Champion Your Career: Winning in the World of Work by Halimah Bellows addresses the needs of a new generation of career seekers in a rapidly changing economy and job marketplace. Designed as self-paced career development workshop in book format, it provides self-assessment tools to enable individuals to explore their personal passions, values, strengths and skills along with sound strategies and resources for decision making, goal setting and networking to begin a fulfilling new career.
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At an early age Halimah Bellows became aware of her natural ability to listen to people non-judgmentally as well as her desire to be of service to others. In her life as an educator, a career counselor and a coach, she has been able to marry her fascination with people’s stories with her deep interest in the world of work.
A Pacific Northwest and California-based career/coach for more than 20 years, Halimah Bellows holds an MA in English Language Teaching from the University of Exeter, an MS in Counseling Psychology from San Francisco State University and received training at The Coaches Training Institute and Retirement Options to become a Certified Retirement and Professional Coach. Author of Champion Your Career: Winning in the World of Work and creator of CAREER QUEST CARDS, she is a seasoned workshop presenter, group facilitator and talk show guest.
In addition to assisting people through career transitions and supporting retirees to “retire with fire”, she also focusses on helping couples and business partnerships build powerful intentional relationships as well as empowering artists, entrepreneurs, and professionals to develop their business and achieve their dreams.
In taking your first steps to retirement, ask yourself, “To what degree do I feel I am emotionally detached from the strivings and accomplishments of the work I am about to leave behind?” How much do you see yourself defined by your work? How much is your personal worth invested in your work world?
By reflecting on these questions you will gain a clearer understanding of what you need to do to redefine and redesign your life in the process of retiring. Even if you plan to continue working on a part -time basis, your leisure time will increase. So you will be focusing on making a smooth transition from full-time work to more leisure time. After you have explored the qualities you highly enjoyed in the workplace, consider ways to fulfill those same needs in your increased leisure time. This will make your transition much less stressful and uncertain.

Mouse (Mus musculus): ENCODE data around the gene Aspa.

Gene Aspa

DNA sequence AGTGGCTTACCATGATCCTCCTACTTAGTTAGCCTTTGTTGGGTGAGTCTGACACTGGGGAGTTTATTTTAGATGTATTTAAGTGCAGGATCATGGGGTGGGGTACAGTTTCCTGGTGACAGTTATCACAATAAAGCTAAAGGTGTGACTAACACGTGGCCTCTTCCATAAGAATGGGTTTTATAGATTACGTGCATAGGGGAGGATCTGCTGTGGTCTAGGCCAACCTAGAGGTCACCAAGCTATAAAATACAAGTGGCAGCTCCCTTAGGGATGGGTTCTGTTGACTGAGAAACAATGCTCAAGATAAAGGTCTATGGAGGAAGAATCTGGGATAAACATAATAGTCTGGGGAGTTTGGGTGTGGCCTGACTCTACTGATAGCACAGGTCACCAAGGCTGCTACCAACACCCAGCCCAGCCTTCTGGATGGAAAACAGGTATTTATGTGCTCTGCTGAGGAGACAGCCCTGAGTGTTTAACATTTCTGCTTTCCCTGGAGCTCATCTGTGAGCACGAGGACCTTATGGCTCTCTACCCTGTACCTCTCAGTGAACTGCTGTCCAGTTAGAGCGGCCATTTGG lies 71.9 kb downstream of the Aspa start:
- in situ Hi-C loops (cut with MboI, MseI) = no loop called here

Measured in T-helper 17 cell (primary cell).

Champion Your Career
The Five Stages of Retirement
It has been observed that there are basically five stages to retirement. By understanding these stages you will find it easier to deal with the emotional component of retirement, a pivotal transition from an active work life to creating an identity outside the work environment. These are:
Stage 1. Anticipation–Before retiring you may experience emotions ranging from euphoria to anxiety as you think about what you will finally be able to do as well as the amount of uncertainty that each day may bring if it is not so highly structured by work. This is the planning stage, a time for considering how you will bring your dreams into fruition as you gradually disengage emotionally and physically from your work-a-day life. This stage begins well before you retire. In one recent poll (Thestreet.com from Yahoo finance), it was found that only 44 percent of those polled felt that they were on track for a fulfilling retirement.
Stage 2. Enchantment–Upon retiring you may feel like you are on a vacation and are greatly relieved of the burden of work-related responsibilities. This stage may last a few months to several years. If you have not designed your retirement well, however, this stage may be followed by boredom, anxiety or disenchantment as you meander without purpose through most of your retirement.
Stage 3. Disappointment–After vacationing for a while, a feeling of depression may surface if you are not addressing your need for a focused, meaningful life. Many retirees do have a list of projects they want to complete but usually retirement will greatly outlast most “to do” lists. Approximately 30 to 40 percent of retirees are depressed within the first years of retirement. This can lead to health problems if unattended.
Stage 4. Refocusing–Now it is time to intentionally plan for